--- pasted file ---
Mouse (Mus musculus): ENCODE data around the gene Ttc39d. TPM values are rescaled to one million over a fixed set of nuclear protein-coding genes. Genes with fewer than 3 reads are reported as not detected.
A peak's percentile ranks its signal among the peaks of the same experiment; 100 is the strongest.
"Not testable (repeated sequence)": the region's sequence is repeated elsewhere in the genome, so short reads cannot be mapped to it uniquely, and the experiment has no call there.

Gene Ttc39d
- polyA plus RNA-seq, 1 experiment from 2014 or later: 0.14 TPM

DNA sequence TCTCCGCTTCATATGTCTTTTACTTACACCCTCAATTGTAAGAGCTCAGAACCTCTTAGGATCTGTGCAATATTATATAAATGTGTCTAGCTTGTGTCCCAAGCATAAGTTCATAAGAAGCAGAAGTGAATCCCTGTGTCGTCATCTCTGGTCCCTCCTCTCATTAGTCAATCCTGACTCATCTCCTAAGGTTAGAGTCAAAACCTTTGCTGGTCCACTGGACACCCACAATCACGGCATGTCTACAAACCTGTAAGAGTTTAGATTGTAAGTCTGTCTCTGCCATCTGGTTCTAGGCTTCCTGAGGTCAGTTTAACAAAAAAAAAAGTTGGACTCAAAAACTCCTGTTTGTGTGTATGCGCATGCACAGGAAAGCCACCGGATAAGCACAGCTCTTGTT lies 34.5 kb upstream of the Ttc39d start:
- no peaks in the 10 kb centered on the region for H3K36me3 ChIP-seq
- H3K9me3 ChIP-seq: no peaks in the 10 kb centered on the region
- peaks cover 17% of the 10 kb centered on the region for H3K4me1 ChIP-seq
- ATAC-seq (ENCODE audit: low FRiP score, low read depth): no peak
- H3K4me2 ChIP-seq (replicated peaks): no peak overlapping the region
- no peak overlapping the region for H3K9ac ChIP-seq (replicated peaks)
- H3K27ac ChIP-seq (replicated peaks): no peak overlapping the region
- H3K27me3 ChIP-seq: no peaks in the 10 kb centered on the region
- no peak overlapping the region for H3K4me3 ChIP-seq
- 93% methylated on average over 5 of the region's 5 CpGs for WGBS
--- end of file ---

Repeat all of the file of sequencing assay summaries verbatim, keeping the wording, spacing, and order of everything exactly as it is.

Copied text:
Mouse (Mus musculus): ENCODE data around the gene Ttc39d. TPM values are rescaled to one million over a fixed set of nuclear protein-coding genes. Genes with fewer than 3 reads are reported as not detected.
A peak's percentile ranks its signal among the peaks of the same experiment; 100 is the strongest.
"Not testable (repeated sequence)": the region's sequence is repeated elsewhere in the genome, so short reads cannot be mapped to it uniquely, and the experiment has no call there.

Gene Ttc39d
- polyA plus RNA-seq, 1 experiment from 2014 or later: 0.14 TPM

DNA sequence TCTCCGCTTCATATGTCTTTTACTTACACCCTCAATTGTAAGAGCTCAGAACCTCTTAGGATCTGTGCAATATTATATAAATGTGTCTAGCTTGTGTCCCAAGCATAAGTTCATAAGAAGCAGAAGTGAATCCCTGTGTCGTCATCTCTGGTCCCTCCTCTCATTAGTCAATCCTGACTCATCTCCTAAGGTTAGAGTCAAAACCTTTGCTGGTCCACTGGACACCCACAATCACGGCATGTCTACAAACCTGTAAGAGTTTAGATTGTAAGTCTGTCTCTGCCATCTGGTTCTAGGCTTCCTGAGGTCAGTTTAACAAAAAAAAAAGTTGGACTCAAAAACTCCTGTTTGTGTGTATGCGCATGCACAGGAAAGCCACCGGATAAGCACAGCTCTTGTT lies 34.5 kb upstream of the Ttc39d start:
- no peaks in the 10 kb centered on the region for H3K36me3 ChIP-seq
- H3K9me3 ChIP-seq: no peaks in the 10 kb centered on the region
- peaks cover 17% of the 10 kb centered on the region for H3K4me1 ChIP-seq
- ATAC-seq (ENCODE audit: low FRiP score, low read depth): no peak
- H3K4me2 ChIP-seq (replicated peaks): no peak overlapping the region
- no peak overlapping the region for H3K9ac ChIP-seq (replicated peaks)
- H3K27ac ChIP-seq (replicated peaks): no peak overlapping the region
- H3K27me3 ChIP-seq: no peaks in the 10 kb centered on the region
- no peak overlapping the region for H3K4me3 ChIP-seq
- 93% methylated on average over 5 of the region's 5 CpGs for WGBS